I have wanted to raise quail ever since I tasted one wrapped in bacon. Today I picked up a 6wk old Japanese Texas A&M trio and after doing a bit of research realized there might be more to these birds than just tasty meat.
The Japanese quail (Coturnix Japonica) was first introduced to the United States in 1870. The Texas A&M white is one of (arguably) three standard Japanese Coturnix Quail varieties. It was specifically bred at Diamond H Ranch by extension specialist Dr. Lee Cartwright by crossing Texas A&M Brown Gourmet Quail back to large English White’s with the recessive white pigment gene. This resulted in a white feathered bird, usually with a dark spot on the head and/or tail area, that can reach meat production size (about 7-10oz dressed) in 7-8 weeks with good food conversion. Some believe the absence of dark pigmentation in it’s feather follicles makes for a cleaner looking carcass and remains the most popular variety for gourmet food market..
If you plan to hatch the eggs you will most likely need an incubator as it is not common for quail to go broody while confined. With an average hatch time of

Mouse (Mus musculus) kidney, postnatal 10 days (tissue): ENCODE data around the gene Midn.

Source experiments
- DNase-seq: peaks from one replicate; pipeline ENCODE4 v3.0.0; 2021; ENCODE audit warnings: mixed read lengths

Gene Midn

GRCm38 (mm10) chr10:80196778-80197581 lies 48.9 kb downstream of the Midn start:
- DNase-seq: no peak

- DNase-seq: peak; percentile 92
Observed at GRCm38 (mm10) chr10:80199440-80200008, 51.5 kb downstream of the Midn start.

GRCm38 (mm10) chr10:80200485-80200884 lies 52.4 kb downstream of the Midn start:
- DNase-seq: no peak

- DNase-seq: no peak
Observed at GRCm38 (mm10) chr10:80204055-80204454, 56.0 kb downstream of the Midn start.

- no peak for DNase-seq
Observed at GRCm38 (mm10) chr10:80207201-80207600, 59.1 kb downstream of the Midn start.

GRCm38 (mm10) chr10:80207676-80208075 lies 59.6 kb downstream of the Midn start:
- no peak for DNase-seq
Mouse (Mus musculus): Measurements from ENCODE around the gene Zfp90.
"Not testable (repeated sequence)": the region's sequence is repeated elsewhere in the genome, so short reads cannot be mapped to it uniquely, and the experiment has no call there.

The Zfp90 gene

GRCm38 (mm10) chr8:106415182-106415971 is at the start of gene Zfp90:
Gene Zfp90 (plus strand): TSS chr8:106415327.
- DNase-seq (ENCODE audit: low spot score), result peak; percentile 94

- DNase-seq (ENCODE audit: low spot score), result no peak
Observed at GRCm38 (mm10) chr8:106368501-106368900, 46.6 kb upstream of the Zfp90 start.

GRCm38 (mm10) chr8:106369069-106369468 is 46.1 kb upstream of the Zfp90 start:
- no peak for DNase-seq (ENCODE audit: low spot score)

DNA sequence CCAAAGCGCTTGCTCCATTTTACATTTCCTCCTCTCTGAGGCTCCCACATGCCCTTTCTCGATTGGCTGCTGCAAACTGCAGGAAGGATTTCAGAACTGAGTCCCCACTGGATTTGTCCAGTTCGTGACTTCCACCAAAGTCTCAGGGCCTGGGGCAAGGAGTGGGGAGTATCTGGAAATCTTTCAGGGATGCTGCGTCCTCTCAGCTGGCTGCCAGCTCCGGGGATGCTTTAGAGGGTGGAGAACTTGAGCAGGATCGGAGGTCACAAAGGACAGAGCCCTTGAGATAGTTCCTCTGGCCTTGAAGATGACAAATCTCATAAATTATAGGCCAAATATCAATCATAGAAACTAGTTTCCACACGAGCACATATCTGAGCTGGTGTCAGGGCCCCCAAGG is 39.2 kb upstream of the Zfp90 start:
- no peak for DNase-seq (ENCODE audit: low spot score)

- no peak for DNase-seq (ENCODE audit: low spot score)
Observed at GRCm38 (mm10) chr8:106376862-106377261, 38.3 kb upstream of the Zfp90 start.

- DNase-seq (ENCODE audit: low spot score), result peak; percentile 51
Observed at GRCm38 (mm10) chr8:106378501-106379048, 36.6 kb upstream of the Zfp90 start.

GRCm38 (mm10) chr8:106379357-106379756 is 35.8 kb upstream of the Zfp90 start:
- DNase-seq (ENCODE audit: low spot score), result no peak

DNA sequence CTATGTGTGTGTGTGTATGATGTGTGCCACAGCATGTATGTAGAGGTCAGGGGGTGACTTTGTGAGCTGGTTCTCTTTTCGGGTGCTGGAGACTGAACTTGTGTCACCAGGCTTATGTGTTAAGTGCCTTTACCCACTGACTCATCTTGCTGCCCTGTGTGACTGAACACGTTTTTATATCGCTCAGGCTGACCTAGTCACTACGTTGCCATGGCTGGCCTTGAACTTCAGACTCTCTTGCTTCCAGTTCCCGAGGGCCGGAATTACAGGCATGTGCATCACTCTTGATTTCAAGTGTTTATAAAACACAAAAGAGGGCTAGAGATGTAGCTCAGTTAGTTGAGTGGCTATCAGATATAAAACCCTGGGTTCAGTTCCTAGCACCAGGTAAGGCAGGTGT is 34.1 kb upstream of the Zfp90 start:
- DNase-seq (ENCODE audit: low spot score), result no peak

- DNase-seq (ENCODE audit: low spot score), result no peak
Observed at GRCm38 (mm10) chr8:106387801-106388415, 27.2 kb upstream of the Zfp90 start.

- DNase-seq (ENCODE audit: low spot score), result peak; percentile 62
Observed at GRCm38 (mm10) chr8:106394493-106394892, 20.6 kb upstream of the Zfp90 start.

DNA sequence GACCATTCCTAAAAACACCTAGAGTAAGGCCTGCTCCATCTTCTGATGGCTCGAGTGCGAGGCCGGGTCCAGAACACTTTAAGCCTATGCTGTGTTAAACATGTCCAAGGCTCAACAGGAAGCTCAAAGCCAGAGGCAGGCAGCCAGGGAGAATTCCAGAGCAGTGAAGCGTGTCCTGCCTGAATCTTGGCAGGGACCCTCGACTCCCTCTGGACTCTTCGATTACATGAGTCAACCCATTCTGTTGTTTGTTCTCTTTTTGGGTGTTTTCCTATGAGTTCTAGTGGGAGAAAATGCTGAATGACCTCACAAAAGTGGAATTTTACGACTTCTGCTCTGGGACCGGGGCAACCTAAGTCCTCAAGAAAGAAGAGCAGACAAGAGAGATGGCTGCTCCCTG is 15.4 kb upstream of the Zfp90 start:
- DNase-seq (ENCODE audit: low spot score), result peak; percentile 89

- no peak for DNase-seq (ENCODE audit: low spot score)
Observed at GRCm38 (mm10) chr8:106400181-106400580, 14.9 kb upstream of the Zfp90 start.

16-18 days, they can provide a good meat source for the self-sufficient homesteader. A mature hen can
have as many as 300 eggs a year beginning at 6 weeks , and while not nearly as big as a chicken egg, they pack a punch in the nutrient department. They can continue to lay for 2 years, and some a little longer at a reduced rate. The eggs, while 1/5 the size of the standard chicken egg, hold a much higher nutritional value. One Coturnix Quail egg (10-17 grams) has 3 to 5 times the nutrition value of a 55 gram chicken egg. There is both scientific and anecdotal evidence that quail eggs have useful medicinal properties. They have been used in Chinese medicine for centuries with proven results treating many different illnesses.
They eat game bird feed and typically higher than 20% protein content is preferred. You could also raise your own worms,crickets, black soldier fly larvae or any protein to substitute purchased feed to add a level of self reliance.
Housing for the birds can be as simple or as elaborate as your imagination allows. A few things to keep in mind would be there is no need to have a tall roof unless you are building an apiary. Anything over 1-2 feet might allow for the birds to get momentum jumping of start flight and cause them to injure themselves. Since you will likely be collection eggs, having easy access to the eggs should be a consideration. I have seen cage designs with slide out trays, and some with the floor slightly tilted to allow the eggs to roll to one side or into a collection area. Ill post some pics of the new quail housing when I get them done.